Did the PCR judge err by finding trial counsel provided effective representation where counsel failed to seek a ruling from the trial judge on whether the State could introduce Petitioner's convictions for lewd act upon a minor and criminal sexual conduct with a minor to impeach his credibility, Petitioner did not testify at trial because counsel advised him that the State could use his prior criminal record to impeach his credibility, and if Petitioner had testified at trial, he would have explained that the allegations against him were not true?

(Attachment 2, p.3).

         The Supreme Court of South Carolina denied the Petition on September 21, 2016, issued the remittitur on October 18, 2016, and it was filed with the Berkeley County Clerk of Court on October 20, 2016.

         This Petition for Writ of Habeas Corpus followed with a Houston v. Lack delivery date of May 9, 2017.

         GROUNDS FOR RELIEF

         In his pro se Petition for Writ of Habeas Corpus, Petitioner raises the following grounds for relief, quoted verbatim:

Ground One: Was not given the opportunity to give evidence to weather I was their or not.
Supporting facts: It was stated that I committed these to acts between 2004 and 2006. I often travelled to ministries at different times to take care of outreach ministries. I always had Willie Moore with me. And I always kept the receipts of the hotel or persons house we ... I could not prove that I was not their at the time I was accused. They gave a broad time line .
Ground Two: That office Bullard (Sgt. Eddie Bullard) falsified the statements.
Supporting facts: Sgt. Eddie Bullard was the only police taking down the statement. I informed my lawyer that he was a correctional officer at the prison I serve time at. Since the trial, officer Bullard has been fired, because he shot his self with a gun and said falsely that two black men did it. He's be charged for lieing, and has since been fired. No. other office, recording STC was in the room when Sgt. Eddie Bullard took the statements.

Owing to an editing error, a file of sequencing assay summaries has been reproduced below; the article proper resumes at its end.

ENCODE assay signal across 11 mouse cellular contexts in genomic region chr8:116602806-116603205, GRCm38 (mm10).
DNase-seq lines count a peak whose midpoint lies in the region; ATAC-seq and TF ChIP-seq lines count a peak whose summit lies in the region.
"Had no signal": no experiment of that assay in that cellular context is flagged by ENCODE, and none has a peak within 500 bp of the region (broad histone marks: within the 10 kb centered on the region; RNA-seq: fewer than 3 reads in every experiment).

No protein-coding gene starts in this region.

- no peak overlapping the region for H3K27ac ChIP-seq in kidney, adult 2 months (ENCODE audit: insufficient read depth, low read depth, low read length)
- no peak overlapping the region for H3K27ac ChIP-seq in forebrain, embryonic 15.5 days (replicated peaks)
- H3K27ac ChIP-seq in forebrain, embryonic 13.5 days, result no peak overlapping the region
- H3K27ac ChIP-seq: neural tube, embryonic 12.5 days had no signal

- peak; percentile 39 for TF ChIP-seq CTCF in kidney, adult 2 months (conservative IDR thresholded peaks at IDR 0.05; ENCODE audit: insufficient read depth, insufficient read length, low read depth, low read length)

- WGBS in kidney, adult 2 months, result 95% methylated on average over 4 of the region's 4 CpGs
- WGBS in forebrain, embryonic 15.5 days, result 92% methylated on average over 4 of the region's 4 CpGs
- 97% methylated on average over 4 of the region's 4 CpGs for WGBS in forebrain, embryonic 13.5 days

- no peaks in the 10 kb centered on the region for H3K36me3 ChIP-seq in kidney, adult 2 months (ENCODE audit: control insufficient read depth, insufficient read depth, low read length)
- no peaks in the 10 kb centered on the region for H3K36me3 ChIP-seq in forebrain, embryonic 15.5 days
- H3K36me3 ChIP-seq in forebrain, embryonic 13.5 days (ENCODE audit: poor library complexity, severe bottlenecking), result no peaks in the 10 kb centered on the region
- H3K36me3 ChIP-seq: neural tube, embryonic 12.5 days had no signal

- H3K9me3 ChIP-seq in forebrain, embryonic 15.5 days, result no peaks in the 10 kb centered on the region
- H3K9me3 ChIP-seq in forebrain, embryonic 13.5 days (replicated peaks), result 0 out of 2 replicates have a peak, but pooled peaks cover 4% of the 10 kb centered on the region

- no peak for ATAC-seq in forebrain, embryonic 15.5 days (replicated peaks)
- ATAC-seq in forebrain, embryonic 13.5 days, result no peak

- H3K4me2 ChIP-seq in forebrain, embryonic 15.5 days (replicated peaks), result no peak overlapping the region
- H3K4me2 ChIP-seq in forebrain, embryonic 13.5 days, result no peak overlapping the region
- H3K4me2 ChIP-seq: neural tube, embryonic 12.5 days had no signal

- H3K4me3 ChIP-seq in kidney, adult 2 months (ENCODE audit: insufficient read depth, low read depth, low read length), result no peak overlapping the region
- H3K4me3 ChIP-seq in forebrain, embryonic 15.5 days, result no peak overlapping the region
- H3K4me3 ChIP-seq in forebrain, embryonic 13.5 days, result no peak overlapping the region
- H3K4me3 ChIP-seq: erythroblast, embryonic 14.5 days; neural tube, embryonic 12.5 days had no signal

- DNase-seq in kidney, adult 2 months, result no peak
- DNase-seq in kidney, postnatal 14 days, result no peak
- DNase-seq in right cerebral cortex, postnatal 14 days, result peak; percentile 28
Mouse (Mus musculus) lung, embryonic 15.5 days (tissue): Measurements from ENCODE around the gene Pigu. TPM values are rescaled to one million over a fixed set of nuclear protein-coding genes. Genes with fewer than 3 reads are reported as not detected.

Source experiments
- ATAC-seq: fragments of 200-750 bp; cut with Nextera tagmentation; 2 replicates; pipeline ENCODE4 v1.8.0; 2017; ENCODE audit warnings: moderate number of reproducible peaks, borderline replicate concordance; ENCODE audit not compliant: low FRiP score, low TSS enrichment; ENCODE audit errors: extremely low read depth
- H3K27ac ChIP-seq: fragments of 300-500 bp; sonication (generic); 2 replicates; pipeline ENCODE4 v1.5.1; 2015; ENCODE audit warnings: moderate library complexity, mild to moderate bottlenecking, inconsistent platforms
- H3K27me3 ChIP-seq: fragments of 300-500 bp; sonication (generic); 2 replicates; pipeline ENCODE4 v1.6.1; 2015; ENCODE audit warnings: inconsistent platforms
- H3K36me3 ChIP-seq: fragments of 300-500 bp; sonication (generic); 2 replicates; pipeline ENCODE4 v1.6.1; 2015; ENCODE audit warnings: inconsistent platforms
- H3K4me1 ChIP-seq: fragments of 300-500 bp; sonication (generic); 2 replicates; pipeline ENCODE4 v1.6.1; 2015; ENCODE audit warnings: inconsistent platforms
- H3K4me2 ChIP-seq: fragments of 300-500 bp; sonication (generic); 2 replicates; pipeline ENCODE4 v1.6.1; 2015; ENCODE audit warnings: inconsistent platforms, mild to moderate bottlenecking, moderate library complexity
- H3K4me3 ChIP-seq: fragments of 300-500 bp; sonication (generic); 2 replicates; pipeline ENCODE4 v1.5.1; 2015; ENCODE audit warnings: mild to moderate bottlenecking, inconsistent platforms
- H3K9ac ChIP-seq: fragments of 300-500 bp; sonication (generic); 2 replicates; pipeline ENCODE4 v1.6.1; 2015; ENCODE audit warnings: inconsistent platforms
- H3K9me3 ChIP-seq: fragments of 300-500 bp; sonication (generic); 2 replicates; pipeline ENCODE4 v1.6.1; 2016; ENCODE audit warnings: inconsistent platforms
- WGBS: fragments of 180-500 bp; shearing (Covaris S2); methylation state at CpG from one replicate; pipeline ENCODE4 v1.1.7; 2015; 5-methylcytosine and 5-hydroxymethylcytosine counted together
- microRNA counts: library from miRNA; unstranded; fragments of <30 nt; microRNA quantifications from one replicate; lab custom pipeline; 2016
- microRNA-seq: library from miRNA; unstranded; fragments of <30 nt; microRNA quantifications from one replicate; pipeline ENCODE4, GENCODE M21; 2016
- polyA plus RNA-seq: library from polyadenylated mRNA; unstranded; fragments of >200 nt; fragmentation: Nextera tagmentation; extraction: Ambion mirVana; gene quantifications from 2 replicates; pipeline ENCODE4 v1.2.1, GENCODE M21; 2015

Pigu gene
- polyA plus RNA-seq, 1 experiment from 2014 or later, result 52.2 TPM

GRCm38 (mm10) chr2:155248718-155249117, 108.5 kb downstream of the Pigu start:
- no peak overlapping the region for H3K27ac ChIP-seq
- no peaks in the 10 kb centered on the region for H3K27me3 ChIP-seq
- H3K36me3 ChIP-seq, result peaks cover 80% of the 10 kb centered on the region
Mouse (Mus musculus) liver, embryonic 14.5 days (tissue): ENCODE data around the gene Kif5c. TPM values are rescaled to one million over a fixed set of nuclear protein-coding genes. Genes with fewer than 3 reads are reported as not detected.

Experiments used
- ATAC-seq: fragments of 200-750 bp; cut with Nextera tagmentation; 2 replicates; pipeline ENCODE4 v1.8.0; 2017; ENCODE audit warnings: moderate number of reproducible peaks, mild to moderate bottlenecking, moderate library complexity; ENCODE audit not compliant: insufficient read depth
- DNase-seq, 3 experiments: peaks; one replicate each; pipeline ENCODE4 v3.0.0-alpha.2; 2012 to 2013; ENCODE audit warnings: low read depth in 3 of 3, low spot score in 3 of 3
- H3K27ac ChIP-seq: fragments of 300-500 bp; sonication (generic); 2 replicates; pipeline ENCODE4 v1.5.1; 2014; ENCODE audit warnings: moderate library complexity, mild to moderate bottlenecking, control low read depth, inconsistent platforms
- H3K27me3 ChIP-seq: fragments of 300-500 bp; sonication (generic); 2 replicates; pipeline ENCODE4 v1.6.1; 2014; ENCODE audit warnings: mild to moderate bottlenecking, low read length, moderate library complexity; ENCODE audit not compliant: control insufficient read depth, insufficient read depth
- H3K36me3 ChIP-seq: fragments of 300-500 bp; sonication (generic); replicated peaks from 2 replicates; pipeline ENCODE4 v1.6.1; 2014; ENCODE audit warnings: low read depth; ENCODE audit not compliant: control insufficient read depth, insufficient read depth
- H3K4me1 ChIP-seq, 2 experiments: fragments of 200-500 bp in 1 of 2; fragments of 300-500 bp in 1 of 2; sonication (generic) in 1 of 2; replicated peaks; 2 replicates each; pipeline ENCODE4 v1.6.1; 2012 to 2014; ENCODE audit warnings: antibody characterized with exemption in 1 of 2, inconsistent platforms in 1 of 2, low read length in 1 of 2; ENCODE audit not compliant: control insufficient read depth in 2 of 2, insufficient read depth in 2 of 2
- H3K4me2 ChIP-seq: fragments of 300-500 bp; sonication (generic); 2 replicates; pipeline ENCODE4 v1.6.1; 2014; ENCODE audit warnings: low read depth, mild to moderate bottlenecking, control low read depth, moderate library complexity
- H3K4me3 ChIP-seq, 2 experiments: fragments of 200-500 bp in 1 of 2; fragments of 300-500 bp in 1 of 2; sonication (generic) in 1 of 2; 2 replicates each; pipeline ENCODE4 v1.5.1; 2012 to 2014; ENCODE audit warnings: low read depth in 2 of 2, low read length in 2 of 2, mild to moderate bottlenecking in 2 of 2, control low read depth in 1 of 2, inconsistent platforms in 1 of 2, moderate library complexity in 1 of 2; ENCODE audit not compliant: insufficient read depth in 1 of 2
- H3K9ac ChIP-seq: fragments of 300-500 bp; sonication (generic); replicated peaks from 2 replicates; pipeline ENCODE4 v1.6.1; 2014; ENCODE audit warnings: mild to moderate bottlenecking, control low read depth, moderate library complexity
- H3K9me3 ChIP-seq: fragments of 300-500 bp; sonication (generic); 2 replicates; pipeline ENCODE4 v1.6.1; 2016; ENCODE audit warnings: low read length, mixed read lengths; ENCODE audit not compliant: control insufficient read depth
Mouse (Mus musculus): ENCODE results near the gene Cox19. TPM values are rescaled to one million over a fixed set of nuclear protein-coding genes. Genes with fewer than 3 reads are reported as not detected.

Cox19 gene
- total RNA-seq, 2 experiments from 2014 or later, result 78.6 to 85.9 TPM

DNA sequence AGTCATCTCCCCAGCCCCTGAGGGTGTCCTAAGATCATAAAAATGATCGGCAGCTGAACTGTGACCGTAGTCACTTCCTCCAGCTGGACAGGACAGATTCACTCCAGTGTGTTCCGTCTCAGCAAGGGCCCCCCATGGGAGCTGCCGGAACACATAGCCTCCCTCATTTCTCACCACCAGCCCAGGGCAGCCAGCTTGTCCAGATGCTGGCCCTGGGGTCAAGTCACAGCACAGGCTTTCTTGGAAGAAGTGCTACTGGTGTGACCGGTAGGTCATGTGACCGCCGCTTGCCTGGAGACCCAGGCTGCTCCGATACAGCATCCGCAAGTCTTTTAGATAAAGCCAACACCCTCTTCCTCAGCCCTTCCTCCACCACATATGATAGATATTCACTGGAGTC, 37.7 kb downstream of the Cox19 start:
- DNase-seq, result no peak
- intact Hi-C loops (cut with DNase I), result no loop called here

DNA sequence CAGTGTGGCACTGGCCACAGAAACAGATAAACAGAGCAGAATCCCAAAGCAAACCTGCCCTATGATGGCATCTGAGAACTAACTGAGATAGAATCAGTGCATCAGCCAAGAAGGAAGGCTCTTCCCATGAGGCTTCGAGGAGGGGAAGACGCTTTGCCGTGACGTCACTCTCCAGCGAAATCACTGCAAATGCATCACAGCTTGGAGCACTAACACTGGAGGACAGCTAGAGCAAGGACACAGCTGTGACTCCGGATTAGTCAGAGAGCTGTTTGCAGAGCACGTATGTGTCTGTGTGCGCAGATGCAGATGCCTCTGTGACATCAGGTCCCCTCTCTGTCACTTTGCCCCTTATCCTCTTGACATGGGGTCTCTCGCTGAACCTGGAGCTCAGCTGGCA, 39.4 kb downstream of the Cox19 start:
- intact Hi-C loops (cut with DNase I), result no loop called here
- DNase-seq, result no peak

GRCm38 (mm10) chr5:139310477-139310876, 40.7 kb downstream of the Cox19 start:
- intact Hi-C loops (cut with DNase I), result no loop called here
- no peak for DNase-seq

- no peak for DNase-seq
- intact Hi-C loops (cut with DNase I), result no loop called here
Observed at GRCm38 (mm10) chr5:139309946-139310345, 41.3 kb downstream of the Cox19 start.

Ground Three: Ineffective representation Supporting Facts:
1) Failure to allow me to testify in my defense
2) Failure to object to preserve the record on appeal.
3) Failure to investigate potential witnesses who could have provided credible testimony of police misconduct (Sgt. Bullard).

(Petition)(errors in original).

         SUMMARY JUDGMENT

         The federal court is charged with liberally construing the complaints filed by pro se litigants, to allow them to fully develop potentially meritorious cases. See Cruz v. Beto, 405 U.S. 319 (1972); Haines v. Kerner, 404 U.S. 519 (1972). The court's function, however, is not to decide issues of fact, but to decide whether there is an issue of fact to be tried. The requirement of liberal construction does not mean that the court can ignore a clear failure in the pleadings to allege facts which set forth a federal claim, Weller v. Dep't of Social Servs., 901 F.2d 387 (4th Cir. 1990), nor can the court assume the existence of a genuine issue of material fact where none exists. If none can be shown, the motion should be granted. Fed.R.Civ.P. 56(c).